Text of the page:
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Banana Wars

Author: Steve Striffler
Publisher: Duke University Press
ISBN: 9780822331964
Size: 78.45 MB
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DIVThe history of banana cultivation and its huge impact on Latin American, history, politics, and culture./div

Global Unions

Author: Kate Bronfenbrenner
Publisher: Cornell University Press
ISBN: 9780801473913
Size: 31.21 MB
Format: PDF, Kindle
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'Global Unions' features research from scholars around the world on the range of innovative strategies that unions use to adapt to different circumstances, industries, countries, and corporations in taking on the challenge of mounting cross-border campaigns against global firms.

Close Encounters Of Empire

Author: Gilbert Michael Joseph
Publisher: Duke University Press
ISBN: 9780822320999
Size: 21.36 MB
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A series of essays on encounters between Latin Americans and North Americans that offer a framework to determine how foreign people, ideas and institutions were received and appropriated in modern Latin America.

Buying Into The Regime

Author: Heidi Tinsman
Publisher: Duke University Press
ISBN: 0822377373
Size: 25.93 MB
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Buying into the Regime is a transnational history of how Chilean grapes created new forms of consumption and labor politics in both the United States and Chile. After seizing power in 1973, Augusto Pinochet embraced neoliberalism, transforming Chile’s economy. The country became the world's leading grape exporter. Heidi Tinsman traces the rise of Chile's fruit industry, examining how income from grape production enabled fruit workers, many of whom were women, to buy the commodities—appliances, clothing, cosmetics—flowing into Chile, and how this new consumerism influenced gender relations, as well as pro-democracy movements. Back in the United States, Chilean and U.S. businessmen aggressively marketed grapes as a wholesome snack. At the same time, the United Farm Workers and Chilean solidarity activists led parallel boycotts highlighting the use of pesticides and exploitation of labor in grape production. By the early-twenty-first century, Americans may have been better informed, but they were eating more grapes than ever.

Linked Labor Histories

Author: Aviva Chomsky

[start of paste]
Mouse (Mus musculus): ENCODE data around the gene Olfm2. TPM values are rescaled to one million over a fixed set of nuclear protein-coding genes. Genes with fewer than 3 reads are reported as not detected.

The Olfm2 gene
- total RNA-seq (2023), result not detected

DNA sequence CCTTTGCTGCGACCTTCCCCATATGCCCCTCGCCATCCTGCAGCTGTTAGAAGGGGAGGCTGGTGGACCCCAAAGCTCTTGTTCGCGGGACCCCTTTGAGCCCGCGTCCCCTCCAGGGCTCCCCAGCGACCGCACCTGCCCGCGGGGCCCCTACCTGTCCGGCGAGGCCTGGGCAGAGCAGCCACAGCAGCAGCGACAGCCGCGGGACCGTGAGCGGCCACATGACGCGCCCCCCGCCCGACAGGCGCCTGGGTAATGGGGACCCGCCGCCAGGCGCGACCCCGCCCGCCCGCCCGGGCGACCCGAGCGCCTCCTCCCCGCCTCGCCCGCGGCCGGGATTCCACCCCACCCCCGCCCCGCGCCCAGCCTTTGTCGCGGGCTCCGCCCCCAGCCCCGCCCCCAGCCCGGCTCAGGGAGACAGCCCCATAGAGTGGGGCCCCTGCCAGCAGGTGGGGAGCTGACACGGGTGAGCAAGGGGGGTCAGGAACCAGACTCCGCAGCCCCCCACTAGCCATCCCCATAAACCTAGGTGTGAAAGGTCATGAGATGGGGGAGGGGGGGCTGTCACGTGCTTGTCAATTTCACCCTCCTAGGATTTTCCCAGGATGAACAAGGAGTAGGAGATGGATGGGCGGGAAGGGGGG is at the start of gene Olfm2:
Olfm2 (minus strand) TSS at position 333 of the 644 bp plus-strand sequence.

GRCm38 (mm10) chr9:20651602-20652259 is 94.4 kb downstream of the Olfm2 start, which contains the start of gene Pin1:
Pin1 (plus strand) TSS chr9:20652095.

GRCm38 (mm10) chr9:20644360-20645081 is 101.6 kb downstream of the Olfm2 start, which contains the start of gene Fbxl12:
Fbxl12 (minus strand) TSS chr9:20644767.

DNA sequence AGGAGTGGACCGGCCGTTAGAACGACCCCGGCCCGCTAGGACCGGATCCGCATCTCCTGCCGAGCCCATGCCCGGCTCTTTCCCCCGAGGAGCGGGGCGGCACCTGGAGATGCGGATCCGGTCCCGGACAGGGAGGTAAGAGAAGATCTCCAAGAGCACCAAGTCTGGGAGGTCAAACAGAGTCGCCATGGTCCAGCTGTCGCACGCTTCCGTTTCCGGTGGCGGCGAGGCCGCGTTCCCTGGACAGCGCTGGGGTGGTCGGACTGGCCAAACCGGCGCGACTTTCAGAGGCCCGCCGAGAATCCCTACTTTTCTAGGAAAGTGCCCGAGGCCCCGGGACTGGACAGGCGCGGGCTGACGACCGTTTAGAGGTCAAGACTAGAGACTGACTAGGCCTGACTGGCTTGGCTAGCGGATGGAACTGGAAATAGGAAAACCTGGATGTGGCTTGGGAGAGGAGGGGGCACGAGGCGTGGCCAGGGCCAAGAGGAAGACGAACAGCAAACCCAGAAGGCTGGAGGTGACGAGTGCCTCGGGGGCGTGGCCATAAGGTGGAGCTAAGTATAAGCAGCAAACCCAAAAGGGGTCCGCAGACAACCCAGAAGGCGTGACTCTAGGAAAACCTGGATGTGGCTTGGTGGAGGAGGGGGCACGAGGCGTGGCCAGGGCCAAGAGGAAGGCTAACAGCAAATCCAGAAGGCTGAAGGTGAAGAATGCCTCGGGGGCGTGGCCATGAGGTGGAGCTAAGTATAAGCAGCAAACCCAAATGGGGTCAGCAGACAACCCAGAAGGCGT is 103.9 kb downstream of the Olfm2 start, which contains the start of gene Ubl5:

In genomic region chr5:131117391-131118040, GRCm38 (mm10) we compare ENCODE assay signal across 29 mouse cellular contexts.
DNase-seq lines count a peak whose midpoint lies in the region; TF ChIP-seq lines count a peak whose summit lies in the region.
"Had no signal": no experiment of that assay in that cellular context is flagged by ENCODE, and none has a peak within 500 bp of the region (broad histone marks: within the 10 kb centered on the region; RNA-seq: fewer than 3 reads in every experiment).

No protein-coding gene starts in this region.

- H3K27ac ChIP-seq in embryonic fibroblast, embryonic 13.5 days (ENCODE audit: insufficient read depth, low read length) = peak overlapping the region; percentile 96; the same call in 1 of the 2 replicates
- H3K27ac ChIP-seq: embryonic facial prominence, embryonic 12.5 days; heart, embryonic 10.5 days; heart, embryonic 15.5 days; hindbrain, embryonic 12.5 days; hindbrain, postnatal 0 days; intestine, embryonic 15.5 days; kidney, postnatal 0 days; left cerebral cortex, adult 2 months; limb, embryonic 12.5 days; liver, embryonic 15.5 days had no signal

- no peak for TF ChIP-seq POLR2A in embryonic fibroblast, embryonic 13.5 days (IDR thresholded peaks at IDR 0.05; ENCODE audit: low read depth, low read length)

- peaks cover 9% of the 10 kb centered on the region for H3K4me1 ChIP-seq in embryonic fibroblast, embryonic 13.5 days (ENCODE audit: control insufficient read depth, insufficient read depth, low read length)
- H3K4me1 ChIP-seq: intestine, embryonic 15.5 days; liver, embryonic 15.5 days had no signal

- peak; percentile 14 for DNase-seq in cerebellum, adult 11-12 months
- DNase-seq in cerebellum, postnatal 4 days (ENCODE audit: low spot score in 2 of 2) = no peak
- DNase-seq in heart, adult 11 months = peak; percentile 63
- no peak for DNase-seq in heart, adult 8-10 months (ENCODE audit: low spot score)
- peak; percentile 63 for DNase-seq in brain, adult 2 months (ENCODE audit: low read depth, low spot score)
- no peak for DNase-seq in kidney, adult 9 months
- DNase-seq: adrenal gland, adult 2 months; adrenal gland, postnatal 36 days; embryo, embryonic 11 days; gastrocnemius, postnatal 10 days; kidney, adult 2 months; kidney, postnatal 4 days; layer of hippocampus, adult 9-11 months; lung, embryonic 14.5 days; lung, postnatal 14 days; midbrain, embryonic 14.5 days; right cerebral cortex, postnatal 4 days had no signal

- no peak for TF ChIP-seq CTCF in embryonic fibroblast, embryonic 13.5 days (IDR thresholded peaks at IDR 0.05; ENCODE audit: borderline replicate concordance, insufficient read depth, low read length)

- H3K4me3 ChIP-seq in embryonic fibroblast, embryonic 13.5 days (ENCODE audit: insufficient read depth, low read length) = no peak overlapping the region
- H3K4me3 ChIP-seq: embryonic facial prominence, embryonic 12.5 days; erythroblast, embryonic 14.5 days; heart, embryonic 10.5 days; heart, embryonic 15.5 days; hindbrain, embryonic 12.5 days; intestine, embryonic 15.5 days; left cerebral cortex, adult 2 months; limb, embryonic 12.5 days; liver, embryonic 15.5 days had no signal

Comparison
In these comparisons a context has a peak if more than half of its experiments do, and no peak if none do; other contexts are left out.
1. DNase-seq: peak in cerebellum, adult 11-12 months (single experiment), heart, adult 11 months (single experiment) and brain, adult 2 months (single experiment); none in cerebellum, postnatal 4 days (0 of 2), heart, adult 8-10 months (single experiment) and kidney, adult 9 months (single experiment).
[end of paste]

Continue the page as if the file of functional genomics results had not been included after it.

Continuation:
Publisher: Duke University Press
ISBN: 082238891X
Size: 48.49 MB
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Exploring globalization from a labor history perspective, Aviva Chomsky provides historically grounded analyses of migration, labor-management collaboration, and the mobility of capital. She illuminates the dynamics of these movements through case studies set mostly in New England and Colombia. Taken together, the case studies offer an intricate portrait of two regions, their industries and workers, and the myriad links between them over the long twentieth century, as well as a new way to conceptualize globalization as a long-term process. Chomsky examines labor and management at two early-twentieth-century Massachusetts factories: one that transformed the global textile industry by exporting looms around the world, and another that was the site of a model program of labor-management collaboration in the 1920s. She follows the path of the textile industry from New England, first to the U.S. South, and then to Puerto Rico, Japan, Mexico, Central America, the Caribbean, and Colombia. She considers how towns in Rhode Island and Massachusetts began to import Colombian workers as they struggled to keep their remaining textile factories going. Most of the workers eventually landed in service jobs: cleaning houses, caring for elders, washing dishes. Focusing on Colombia between the 1960s and the present, Chomsky looks at the Urabá banana export region, where violence against organized labor has been particularly acute, and, through a discussion of the AFL-CIO’s activities in Colombia, she explores the thorny question of U.S. union involvement in foreign policy. In the 1980s, two U.S. coal mining companies began to shift their operations to Colombia, where they opened two of the largest open-pit coal mines in the world. Chomsky assesses how different groups, especially labor unions in both countries, were affected. Linked Labor Histories suggests that economic integration among regions often exacerbates regional inequalities rather than ameliorating them.

Gauchos And The Vanishing Frontier

Author: Richard W. Slatta
Publisher: U of Nebraska Press
ISBN: 9780803292154
Size: 42.39 MB
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Although as much romanticized as the American cowboy, the Argentine gaucho lived a persecuted, marginal existence, beleaguered by mandatory passports, vagrancy laws, and forced military service. The story of this nineteenth-century migratory ranch hand is told in vivid detail by Richard W. Slatta, a professor of history at North Carolina State University at Raleigh and the author of Cowboys of the Americas (1990).

Latin American Research Review

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An interdisciplinary journal that publishes original research and surveys of current research on Latin America and the Caribbean.